Even a charitable impulse seems to have turned out badly: Jackson hoped to recruit other stars to join him in recording his song "What More Can I Give" to benefit September 11 victims. A little-known businessman Jackson enlisted to organize the project, F. Marc Schaffel, turned out to be a producer and director of gay porn videos; Jackson apparently abandoned his plan when advisers discovered Schaffel's past. "Michael hires these people on his own and they turn out to be bad," says a source close to him. "He has poor judgment. I don't think he has a good sensor to figure out who is legit and what people's motivations are. It gets him into trouble."

Gradually Jackson's misadventures are putting the squeeze on his wallet. The singer has assets of more than $800 million and may have about $200 million in debts, according to one source. If that's accurate, relatively little of Jackson's fortune is liquid -- even though he is far from broke -- and he dreads the possibility of having to part with any of his prize possessions. Among his most cherished: the rights to 251 Beatles songs he bought in 1985. Jackson and Sony currently co-own the rights to those and 300,000 other songs; few doubt that Sony would like to own all the songs outright. "Michael's biggest fear," says a source, is that Sony was "underpromoting the record to bring him to the point where he felt like he had to sell the catalog. Michael's not selling the Beatles catalog. That's not going to happen."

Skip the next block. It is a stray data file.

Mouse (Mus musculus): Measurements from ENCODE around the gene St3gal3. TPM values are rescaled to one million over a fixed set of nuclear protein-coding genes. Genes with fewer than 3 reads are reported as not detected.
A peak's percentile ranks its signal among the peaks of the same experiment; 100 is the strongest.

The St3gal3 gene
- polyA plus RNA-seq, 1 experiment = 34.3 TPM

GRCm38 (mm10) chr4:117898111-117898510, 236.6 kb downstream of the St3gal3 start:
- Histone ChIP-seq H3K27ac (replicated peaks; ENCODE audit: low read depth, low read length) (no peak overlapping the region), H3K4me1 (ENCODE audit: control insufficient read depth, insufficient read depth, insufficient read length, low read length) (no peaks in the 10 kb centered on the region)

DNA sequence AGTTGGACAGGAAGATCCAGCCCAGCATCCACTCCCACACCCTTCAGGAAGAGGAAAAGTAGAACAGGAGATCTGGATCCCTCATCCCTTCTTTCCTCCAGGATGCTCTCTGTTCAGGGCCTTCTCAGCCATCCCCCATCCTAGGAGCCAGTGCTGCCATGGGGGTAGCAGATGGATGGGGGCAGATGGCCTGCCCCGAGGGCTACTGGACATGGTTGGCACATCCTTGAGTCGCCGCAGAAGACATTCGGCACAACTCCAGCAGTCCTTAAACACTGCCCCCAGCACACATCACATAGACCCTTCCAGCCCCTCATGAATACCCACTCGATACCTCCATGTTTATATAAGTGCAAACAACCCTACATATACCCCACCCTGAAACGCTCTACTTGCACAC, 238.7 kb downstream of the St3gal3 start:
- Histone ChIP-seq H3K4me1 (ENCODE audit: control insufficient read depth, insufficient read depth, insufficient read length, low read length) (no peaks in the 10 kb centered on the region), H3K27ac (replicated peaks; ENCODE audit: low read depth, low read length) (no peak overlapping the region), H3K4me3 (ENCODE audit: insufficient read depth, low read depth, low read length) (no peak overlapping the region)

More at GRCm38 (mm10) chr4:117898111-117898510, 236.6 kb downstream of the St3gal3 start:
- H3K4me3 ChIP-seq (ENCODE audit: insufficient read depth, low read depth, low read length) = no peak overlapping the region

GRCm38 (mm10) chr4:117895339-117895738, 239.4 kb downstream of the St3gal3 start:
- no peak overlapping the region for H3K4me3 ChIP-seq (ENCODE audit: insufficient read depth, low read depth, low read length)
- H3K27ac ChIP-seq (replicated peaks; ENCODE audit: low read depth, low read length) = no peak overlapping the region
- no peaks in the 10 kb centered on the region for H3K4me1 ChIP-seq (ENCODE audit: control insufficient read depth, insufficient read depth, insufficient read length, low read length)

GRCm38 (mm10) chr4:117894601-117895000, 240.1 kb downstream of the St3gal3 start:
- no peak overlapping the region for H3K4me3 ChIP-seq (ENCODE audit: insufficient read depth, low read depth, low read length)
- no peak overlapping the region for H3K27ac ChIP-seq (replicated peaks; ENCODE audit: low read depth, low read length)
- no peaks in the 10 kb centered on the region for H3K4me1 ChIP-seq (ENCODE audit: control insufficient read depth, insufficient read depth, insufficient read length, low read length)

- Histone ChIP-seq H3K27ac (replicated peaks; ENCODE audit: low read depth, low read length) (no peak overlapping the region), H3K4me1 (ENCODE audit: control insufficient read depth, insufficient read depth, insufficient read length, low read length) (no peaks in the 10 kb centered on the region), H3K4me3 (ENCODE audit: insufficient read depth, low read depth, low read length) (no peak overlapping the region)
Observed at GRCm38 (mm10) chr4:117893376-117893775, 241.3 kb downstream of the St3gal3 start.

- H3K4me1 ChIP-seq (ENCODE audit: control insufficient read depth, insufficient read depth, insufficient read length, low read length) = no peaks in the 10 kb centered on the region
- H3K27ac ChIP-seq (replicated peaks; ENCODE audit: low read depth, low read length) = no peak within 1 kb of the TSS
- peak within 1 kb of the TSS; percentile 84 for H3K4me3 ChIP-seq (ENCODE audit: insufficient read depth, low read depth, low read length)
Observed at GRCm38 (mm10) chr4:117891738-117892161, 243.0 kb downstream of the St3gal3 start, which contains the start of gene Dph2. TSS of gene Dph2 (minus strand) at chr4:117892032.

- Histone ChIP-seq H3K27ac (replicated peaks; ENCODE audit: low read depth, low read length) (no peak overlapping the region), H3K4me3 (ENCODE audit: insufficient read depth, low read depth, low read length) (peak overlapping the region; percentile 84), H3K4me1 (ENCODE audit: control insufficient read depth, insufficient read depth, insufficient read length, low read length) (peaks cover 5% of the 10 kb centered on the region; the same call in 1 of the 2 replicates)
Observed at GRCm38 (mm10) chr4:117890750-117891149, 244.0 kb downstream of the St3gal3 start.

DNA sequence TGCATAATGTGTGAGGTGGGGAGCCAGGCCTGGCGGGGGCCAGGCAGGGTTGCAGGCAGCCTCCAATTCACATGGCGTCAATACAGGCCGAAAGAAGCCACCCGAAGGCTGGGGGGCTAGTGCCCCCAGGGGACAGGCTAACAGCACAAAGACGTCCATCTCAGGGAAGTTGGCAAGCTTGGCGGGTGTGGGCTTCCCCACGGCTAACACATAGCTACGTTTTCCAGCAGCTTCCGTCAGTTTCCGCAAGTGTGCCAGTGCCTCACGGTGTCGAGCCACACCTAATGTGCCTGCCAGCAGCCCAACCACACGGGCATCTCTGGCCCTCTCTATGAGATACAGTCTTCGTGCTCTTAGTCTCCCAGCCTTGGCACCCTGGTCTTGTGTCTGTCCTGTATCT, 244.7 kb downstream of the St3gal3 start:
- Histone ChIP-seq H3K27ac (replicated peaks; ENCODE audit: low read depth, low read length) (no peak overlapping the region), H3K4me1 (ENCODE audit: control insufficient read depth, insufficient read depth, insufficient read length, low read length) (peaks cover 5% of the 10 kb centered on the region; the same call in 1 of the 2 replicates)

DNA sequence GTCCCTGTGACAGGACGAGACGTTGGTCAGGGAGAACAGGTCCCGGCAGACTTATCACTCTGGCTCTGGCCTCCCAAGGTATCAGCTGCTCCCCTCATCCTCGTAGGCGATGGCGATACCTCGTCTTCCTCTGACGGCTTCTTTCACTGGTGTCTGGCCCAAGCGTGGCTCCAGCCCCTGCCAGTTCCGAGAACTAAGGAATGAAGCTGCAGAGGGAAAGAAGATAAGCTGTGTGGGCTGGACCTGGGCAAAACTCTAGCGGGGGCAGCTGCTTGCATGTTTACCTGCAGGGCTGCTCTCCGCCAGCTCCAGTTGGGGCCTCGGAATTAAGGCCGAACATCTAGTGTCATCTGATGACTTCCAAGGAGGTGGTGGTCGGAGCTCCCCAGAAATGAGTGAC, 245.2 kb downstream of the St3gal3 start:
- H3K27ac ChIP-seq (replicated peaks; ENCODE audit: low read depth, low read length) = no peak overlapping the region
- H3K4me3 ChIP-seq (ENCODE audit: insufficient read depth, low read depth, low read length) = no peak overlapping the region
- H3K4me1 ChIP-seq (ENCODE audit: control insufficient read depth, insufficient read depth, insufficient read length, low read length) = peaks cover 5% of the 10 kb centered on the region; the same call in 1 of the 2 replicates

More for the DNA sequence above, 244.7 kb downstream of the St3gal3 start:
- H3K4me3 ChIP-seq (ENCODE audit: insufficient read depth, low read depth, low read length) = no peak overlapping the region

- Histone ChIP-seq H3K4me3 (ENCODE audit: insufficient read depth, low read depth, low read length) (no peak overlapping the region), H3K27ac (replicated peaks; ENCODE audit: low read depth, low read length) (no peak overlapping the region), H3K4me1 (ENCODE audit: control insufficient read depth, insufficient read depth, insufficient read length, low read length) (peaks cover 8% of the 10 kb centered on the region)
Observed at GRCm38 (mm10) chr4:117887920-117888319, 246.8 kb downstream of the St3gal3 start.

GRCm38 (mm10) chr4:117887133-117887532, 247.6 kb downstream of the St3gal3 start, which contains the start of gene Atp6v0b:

What about selling the 2,700-acre Neverland outside Santa Barbara, California, estimated to be worth up to $50 million? "I can't see that happening," says longtime friend Kevin McLin. "It means so much to him." Adds associate Pudney: "It's a refuge from harsh realities."

Image problems

Among those harsh realities are problems with his image. Many in the industry suggest that Jackson's plastic surgeries, odd lifestyle and an estimated $15 to $20 million 1994 out-of-court settlement with a young boy who accused him of molestation have permanently alienated audiences. "He comes off in the media like a freak," says a top music marketing executive. "Frankenstein generates more sympathy."